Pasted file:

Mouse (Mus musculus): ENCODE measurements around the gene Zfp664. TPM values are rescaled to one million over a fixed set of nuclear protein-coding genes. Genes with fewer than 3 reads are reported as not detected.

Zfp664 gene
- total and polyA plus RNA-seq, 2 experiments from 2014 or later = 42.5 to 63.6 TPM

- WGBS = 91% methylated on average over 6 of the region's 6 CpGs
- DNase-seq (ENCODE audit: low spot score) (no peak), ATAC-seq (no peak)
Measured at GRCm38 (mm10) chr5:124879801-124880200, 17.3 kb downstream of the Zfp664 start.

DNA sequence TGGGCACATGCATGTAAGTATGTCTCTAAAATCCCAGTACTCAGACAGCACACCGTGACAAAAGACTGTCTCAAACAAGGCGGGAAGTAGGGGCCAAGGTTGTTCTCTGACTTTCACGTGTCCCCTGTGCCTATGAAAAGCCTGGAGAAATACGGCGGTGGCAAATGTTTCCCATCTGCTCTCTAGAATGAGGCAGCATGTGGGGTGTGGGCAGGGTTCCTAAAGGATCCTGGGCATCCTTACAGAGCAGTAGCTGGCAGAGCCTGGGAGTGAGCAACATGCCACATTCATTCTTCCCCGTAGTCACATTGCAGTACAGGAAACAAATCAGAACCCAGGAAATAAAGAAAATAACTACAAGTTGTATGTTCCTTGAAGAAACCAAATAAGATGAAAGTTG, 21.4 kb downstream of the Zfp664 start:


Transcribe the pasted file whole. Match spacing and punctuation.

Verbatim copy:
Mouse (Mus musculus): ENCODE measurements around the gene Zfp664. TPM values are rescaled to one million over a fixed set of nuclear protein-coding genes. Genes with fewer than 3 reads are reported as not detected.

Zfp664 gene
- total and polyA plus RNA-seq, 2 experiments from 2014 or later = 42.5 to 63.6 TPM

- WGBS = 91% methylated on average over 6 of the region's 6 CpGs
- DNase-seq (ENCODE audit: low spot score) (no peak), ATAC-seq (no peak)
Measured at GRCm38 (mm10) chr5:124879801-124880200, 17.3 kb downstream of the Zfp664 start.

DNA sequence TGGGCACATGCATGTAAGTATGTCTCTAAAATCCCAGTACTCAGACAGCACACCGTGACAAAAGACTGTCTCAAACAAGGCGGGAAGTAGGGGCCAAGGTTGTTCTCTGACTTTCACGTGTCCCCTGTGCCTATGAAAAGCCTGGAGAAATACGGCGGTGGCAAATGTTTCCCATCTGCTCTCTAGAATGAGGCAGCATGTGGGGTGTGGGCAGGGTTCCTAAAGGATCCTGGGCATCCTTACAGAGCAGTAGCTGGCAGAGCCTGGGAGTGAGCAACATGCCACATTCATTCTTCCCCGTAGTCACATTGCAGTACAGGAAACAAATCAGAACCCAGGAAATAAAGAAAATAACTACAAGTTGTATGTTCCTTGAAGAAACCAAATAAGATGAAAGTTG, 21.4 kb downstream of the Zfp664 start: